The half-sized CRS-1 can be connected in multichassis configurations just as the full CRS-1 can, giving Cisco more options in competing against other multichassis offerings like the Avici TSR or the recently launched Juniper TX Matrix (see Juniper Unveils the TX).

    — Craig Matsumoto, Senior Editor, Light Reading




    SUPERWEBINAR ALERT
    On Thursday, December 9, at 12 noon New York / 9 a.m. California / 5 p.m. London time, during a free hour-long live Web seminar, representatives from Light Reading, EANTC, Agilent, and Cisco will present the results of the Light Reading CRS-1 test and answer questions about them. Telecom Italia will also be participating.

    To register for the December 9 Webinar click here.


  • <<   <   Page 2 / 7   >   >>
    Honestly 12/5/2012 | 1:00:48 AM
    re: Cisco Scores CRS-1 Customers gotman,
    on the post page on LR it says ignore author :right after your user name. Will do LR, thanks for the intelligent advice. Hey got how far underwater are your Cisco options.??? HEE HE. BTW, not any ones employee, just a smart investor that owns a lot of Juniper stock.
    gotman 12/5/2012 | 1:00:48 AM
    re: Cisco Scores CRS-1 Customers net_dude

    I wonder what promopted you to do that. Anyhow, talk to your buddies at juniper about this fight. It was a hard drawn out battle and if you were any closer to this deal you would know it was unbiased.
    net_dude 12/5/2012 | 1:00:48 AM
    re: Cisco Scores CRS-1 Customers I went through the Cisco annual report for 2004, It clearly says Cisco has invested in the order of 800M US$ in Softbank. So Cisco hold investments in Softbank. ;-)
    andropat 12/5/2012 | 1:00:47 AM
    re: Cisco Scores CRS-1 Customers gotman,

    who knows SP routing better than the s/w engineers at Juniper? they are mostly old-school cisco guys who were around doing IOS dev in the early days of the internet.

    how much cisco stock do you own? or is it all the gifts you get from them and strip clubs they take you to? come on now! be honest. your name though is "got man". that worries me.

    Pat
    gotman 12/5/2012 | 1:00:45 AM
    re: Cisco Scores CRS-1 Customers >who knows SP routing better than the s/w >engineers at Juniper

    Ahh really? is that what makes a good company? the s/w engineers? A few would agree with you.
    If they did, still a ton of them are at cisco, just look at whats being filed daily, a ton of sharp guys came from Procket and the better once at jnpr are now at BCN.

    andropat you've been around for a while, so apologize to yourself about the previous post. I expect better from you.. Putting BS aside now, talk to your cisco folks about getting your hands on some IOS-XR sw. It rocks.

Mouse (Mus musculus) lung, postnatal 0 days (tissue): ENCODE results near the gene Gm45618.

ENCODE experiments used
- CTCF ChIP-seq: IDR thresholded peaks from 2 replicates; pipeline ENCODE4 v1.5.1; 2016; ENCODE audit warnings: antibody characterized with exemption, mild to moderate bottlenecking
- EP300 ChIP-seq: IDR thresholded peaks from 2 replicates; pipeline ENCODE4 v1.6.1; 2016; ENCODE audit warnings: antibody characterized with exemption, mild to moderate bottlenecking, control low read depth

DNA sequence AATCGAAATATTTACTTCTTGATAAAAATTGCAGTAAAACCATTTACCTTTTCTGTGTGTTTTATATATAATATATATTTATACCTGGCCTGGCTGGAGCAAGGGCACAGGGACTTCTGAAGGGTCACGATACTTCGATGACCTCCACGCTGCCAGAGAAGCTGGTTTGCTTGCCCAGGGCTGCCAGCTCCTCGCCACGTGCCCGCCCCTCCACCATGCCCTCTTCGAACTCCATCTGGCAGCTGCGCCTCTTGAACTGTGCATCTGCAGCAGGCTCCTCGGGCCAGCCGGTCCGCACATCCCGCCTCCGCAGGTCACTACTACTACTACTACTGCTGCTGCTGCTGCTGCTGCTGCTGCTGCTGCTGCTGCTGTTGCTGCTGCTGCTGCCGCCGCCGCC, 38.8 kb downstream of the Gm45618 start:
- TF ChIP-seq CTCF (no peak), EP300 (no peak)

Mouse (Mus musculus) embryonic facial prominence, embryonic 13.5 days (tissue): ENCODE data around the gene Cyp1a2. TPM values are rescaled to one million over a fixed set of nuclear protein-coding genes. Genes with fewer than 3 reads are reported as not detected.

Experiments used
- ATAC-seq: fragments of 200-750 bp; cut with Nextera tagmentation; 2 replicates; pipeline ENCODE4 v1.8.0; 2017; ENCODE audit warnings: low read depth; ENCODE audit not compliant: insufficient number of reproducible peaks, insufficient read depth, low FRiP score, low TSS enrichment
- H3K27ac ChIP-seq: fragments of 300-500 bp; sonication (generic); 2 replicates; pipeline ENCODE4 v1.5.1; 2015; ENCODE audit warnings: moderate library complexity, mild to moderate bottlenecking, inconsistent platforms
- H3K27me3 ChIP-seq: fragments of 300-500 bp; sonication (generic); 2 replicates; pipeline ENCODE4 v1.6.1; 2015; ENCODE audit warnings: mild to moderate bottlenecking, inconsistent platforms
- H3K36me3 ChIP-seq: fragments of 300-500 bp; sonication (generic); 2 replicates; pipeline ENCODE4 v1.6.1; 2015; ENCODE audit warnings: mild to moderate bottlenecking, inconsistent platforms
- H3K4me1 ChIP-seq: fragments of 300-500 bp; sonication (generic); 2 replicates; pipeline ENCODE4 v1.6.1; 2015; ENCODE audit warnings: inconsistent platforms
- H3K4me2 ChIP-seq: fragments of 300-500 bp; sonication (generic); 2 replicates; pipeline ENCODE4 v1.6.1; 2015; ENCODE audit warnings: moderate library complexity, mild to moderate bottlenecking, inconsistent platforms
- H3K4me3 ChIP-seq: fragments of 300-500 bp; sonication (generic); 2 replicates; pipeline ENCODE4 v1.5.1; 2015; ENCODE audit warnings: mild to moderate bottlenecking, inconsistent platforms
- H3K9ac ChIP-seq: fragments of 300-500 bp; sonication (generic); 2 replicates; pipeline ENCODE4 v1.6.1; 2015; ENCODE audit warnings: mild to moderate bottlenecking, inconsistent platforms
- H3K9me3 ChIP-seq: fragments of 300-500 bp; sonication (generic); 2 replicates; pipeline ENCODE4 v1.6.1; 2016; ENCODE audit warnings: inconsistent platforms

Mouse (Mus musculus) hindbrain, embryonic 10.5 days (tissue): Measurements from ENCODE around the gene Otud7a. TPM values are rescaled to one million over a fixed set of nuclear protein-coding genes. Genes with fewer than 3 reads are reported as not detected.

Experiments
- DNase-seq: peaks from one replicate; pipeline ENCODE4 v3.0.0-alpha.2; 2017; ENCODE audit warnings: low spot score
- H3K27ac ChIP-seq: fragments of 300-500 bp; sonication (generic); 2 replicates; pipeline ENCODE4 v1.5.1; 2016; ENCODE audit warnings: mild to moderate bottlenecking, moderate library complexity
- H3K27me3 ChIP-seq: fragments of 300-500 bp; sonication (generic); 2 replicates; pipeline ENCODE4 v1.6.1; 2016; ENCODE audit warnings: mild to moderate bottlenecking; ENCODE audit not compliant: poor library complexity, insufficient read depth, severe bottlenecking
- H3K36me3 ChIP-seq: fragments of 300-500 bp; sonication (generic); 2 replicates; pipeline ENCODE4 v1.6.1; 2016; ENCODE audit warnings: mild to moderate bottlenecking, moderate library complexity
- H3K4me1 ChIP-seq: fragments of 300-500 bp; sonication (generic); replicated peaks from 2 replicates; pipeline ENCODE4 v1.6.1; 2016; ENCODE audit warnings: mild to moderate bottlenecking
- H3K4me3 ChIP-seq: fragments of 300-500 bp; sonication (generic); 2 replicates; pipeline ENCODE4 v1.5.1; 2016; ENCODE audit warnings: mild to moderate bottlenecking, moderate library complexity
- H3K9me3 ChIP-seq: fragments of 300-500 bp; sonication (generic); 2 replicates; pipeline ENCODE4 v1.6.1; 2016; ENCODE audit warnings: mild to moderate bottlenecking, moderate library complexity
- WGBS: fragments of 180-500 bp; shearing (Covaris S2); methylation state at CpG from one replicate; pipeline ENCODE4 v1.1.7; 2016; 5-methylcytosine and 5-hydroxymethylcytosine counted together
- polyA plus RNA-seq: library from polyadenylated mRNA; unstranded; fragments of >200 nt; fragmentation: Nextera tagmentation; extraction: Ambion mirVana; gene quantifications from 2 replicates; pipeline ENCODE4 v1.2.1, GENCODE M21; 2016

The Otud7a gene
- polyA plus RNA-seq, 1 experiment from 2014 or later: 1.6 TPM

gotman 12/5/2012 | 1:00:45 AM
    re: Cisco Scores CRS-1 Customers I'm glad you know how to get your head around a web page... Whats CRS-1 got to do with my options? I'll be glad to tell you how I got my options once you tell me what relevance it has to Softbank or CRS wins. Are all JNPR fans all that shallow when they loose?

    At lease I know my options are from a company that's fighting competition at all fronts and beating them, I'm proud of that.. Whats the saying? no one got fired for buying csco?
    issey 12/5/2012 | 1:00:44 AM
    re: Cisco Scores CRS-1 Customers I wouldn't be surprised if SBB does get heavy discounts on the CRS-1..
    issey 12/5/2012 | 1:00:44 AM
    re: Cisco Scores CRS-1 Customers One poster mentioned that SOftbank and Cisco have history together.. That is so true, SOn-san helped Cisco corner the Japanese market way back when..
    IF Softbanks network isn't the biggest in the world then I don't know what..
    They have tonnes of Cat6509, GSR in their network, easily the biggest network in the world in terms of Network devices and not IP addresses.
    gotman 12/5/2012 | 1:00:43 AM
    re: Cisco Scores CRS-1 Customers tekweeny you idiot, thats my Sir name, not my nic name you fool... only a fool like yourself can come up with nothing better then 'drinking kool-aid!' rid yourself of that vocab, aim higher.

    When you do aim higher and you get there, you'll notice in Asia no decision is made on brotherhood or business relationships ONLY!! They do have business ethics above all, specially in Japan. They have BMTs, trails.. etc.. and who passes goes
    to the stage of talking $$$. Softbank will not spend an extra 10M if it could avoid it.

    The CRS in this instance must have offered softbank the best solution at the best price... The only war you guys are fighting today in the core is the price war, the feedback is the technical war goes to cisco, the TX release confirms this.
    tekweeny 12/5/2012 | 1:00:43 AM
    re: Cisco Scores CRS-1 Customers I'll be glad to tell you how I got my options once you tell me what relevance it has to Softbank or CRS wins.

    Gotman (I prefer Gotwomen myself...)

    I think you drank WAY to much Cisco kool-aid!
    <<   <   Page 2 / 7   >   >>